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Industry Evolution OUTLINE • The industry life cycle • Industry structure, competition, and success factors over the life cycle. • Anticipating and shaping the future.
Industry Sales The Industry Life Cycle Introduction Growth Maturity Time Drivers of industry evolution : • demand growth • creation and diffusion of knowledge Decline
Product and Process Innovation Over Time Rate of innovation Product Innovation Process Innovation Time
Standardization of Product Features in Cars FEATURE INTRODUCTION Speedometer 1901 by Oldsmobile Automatic transmission 1 st installed 1904 GENERAL ADOPTION Circa 1915 Introduced by Packard as an option, 1938. Standard on Cadillacs early 1950 s Electric headlamps GM introduces, 1908 Standard equipment by 1916 All-steel body GM adoptes 1912 Standard by early 1920 s All-steel enclosed body Dodge, 1923 Becomes standard late 1920 s Radio Optional extra 1923 Standard equipment, 1946 Four-wheel drive Appeared 1924 Only limited availability by 1994 Hydraulic brakes Introduced 1924 Became standard 1939 Shatterproof glass 1 st used 1927 Standard features in Fords 1938 Power steering Introduced 1952 Standard equipment by 1969 Antilock brakes Introduced 1972 Standard on GM cars in 1991 Air bags GM introduces, 1974 By 1994 most new cars equipped with air bags
How Typical is the Life Cycle Pattern? • Technology-intensive industries (e. g. pharmaceuticals, semiconductors, computers) may retain features of emerging industries. • Other industries (especially those providing basic necessities, e. g. food processing, construction, apparel) reach maturity, but not decline. • Industries may experience life cycle regeneration. Sales B&W Color Portable HDTV ? 1900 ‘ 50 ‘ 60 ‘ 90 MOTORCYCLES 1930 50 60 TV’s 90 • Life cycle model can help us to anticipate industry evolution—but dangerous to assume any common, predetermined pattern of industry development.
Evolution of Industry Structure over the Life Cycle INTRODUCTION Affluent buyers GROWTH Increasing penetration TECHNOLOGY Rapid product innovation Product and Incremental process innovation PRODUCTS Wide variety, Standardization rapid design change Commoditization Continued commoditization MANUFACTURING Short-runs, skill intensive Deskilling Overcapacity DEMAND TRADE Capacity shortage, mass-production MATURITY Mass market replacement demand DECLINE Knowledgeable, customers, residual segments Well-diffused technology -----Production shifts from advanced to developing countries----- COMPETITION Technology- Entry & exit KSFs Product innovation Process technology. Design for Shakeout & consolidation Cost efficiency Price wars, exit Overhead reduction, rationalization, low cost sourcing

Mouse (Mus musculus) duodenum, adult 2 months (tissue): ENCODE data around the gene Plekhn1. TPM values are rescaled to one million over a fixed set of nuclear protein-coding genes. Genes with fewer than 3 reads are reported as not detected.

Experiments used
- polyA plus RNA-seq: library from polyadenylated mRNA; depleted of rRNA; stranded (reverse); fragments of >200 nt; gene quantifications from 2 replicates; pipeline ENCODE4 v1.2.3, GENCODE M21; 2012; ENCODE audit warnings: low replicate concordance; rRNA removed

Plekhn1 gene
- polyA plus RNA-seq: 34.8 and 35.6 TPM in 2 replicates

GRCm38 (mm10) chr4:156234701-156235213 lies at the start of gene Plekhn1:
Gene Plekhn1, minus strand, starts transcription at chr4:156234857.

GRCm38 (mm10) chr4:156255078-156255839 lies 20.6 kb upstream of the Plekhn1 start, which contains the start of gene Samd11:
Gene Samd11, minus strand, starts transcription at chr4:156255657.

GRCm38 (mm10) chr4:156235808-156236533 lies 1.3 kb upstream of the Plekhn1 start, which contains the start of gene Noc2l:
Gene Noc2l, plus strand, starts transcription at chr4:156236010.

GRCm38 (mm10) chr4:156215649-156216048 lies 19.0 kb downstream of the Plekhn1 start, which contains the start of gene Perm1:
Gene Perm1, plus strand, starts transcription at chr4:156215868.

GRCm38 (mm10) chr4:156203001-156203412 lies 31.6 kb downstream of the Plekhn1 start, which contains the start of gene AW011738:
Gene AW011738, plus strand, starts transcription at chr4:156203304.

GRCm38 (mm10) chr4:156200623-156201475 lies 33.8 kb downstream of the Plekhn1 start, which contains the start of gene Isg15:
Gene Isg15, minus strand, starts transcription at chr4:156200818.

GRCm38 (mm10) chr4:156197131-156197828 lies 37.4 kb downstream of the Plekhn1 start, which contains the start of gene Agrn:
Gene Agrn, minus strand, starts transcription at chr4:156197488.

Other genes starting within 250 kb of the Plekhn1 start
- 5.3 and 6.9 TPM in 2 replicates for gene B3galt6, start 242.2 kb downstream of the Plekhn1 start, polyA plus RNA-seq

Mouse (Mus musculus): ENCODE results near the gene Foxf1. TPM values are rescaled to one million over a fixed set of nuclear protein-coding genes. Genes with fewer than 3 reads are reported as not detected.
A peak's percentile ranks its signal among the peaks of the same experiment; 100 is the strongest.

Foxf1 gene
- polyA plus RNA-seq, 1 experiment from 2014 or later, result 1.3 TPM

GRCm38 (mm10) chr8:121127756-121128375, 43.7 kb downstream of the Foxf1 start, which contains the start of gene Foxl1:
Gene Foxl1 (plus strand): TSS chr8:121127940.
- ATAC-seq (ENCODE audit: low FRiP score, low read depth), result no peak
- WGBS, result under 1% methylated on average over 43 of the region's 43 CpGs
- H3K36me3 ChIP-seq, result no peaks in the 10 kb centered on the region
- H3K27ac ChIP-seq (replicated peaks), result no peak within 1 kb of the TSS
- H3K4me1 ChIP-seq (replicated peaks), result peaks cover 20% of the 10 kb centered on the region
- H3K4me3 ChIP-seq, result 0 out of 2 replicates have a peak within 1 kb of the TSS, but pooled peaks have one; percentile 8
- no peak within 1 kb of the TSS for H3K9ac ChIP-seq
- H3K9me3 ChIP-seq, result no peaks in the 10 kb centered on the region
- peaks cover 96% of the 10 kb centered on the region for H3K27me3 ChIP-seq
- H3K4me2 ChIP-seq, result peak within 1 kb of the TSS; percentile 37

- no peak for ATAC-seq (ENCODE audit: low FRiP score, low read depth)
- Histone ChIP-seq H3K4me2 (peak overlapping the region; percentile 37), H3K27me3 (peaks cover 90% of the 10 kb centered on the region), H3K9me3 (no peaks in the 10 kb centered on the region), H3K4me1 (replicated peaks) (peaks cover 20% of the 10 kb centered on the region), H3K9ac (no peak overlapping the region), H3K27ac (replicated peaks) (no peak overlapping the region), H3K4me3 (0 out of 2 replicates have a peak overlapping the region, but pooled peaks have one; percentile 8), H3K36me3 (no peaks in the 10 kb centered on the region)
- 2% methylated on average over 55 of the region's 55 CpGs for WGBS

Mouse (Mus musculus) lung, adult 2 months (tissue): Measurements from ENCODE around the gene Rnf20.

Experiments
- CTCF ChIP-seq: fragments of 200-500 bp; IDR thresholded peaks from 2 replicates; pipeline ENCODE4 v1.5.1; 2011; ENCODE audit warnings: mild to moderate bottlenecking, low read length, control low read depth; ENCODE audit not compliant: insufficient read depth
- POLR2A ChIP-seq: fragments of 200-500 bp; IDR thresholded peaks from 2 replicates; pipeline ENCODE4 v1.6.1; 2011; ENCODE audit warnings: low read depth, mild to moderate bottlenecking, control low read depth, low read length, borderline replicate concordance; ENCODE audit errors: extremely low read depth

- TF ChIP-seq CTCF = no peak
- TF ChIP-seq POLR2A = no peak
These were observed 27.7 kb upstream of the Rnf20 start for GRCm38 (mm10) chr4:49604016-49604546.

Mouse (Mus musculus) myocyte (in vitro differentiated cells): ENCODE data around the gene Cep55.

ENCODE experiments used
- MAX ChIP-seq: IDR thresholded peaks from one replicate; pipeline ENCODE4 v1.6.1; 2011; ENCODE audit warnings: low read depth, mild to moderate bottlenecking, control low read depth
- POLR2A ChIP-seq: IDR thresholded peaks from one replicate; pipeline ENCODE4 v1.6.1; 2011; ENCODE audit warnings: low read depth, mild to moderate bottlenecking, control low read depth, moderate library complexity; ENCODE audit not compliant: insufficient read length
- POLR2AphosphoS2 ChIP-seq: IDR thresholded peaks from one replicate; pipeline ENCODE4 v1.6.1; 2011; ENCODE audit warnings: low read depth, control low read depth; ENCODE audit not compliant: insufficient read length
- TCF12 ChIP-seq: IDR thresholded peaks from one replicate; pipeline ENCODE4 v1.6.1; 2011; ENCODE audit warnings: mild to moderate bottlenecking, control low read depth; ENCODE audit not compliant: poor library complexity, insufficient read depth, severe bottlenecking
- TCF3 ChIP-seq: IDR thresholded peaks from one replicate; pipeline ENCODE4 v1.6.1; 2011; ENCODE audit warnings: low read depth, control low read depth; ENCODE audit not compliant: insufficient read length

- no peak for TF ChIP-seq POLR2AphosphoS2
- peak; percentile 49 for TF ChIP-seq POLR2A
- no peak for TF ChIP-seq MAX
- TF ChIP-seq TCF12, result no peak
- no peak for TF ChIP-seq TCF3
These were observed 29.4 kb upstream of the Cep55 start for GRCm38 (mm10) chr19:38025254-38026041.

The Driving Forces of Industry Evolution BASIC CONDITIONS Customers become more knowledgeable & experienced INDUSTRY STRUCTURE Customers become more price conscious Products become more standardized Diffusion of technology COMPETITION Production becomes less R&D & skill-intensive Production shifts to low-wage countries Quest for new sources of differentiation Price competition intensifies Excess capacity increases Demand growth slows as market saturation approaches Distribution channels consolidate Bargaining power of distributors increases
Changes in the Population of Firms over the Industry Life Cycle: US Auto Industry 1885 -1961 Source: S. Klepper, Industrial & Corporate Change, August 2002, p. 654.
ROI at Different Stages of the Industry Life Cycle
Strategy and Performance at across the Industry Life Cycle Note: The figure shows standardized means for each variable for businesses at each stage of the life cycle.
Preparing for the Future : The Role of Scenario Analysis in Adapting to Industry Change Stages in undertaking multiple Scenario Analysis: • Identify major forces driving industry change • Predict possible impacts of each force on the industry environment • Identify interactions between different external forces • Among range of outcomes, identify 2 -4 most likely/ most interesting scenarios: configurations of changes and outcomes • Consider implications of each scenario for the company • Identify key signposts pointing toward the emergence of each scenario • Prepare contingency plan
Innovation & Renewal over the Industry Life Cycle: Retailing Mail order, catalogue retailing e. g. Sears Roebuck 1880 s Chain Stores e. g. A&P 1920 s Warehouse Internet Clubs Retailers e. g. Price Club e. g. Amazon; Sam’s Club Expedia Discount “Category Stores Killers” e. g. K-Mart e. g. Toys-R-Us, Wal-Mart Home Depot ? 1960 s 2000
BCG’s Strategic Environments Matrix FRAGMENTED Many SOURCES OF ADVANTAGE Few SPECIALIZATION apparel, housebuilding pharmaceuticals, luxury cars jewelry retailing, sawmills chocolate confectionery STALEMATE VOLUME basic chemicals, volume jet engines, food supermarkets grade paper, ship owning motorcycles, standard (VLCCs), wholesale banking microprocessors Small Big SIZE OF ADVANTAGE
BCG’s Analysis of the Strategic Characteristics of Specialization Businesses low ABILITY TO SYSTEMATIZE CREATIVE EXPERIMENTAL fashion, toiletries, magazines general publishing food products PERCEPTIVE ANALYTICAL high tech luxury cars, confectionery paper towels high low ENVIRONMENTAL VARIABILITY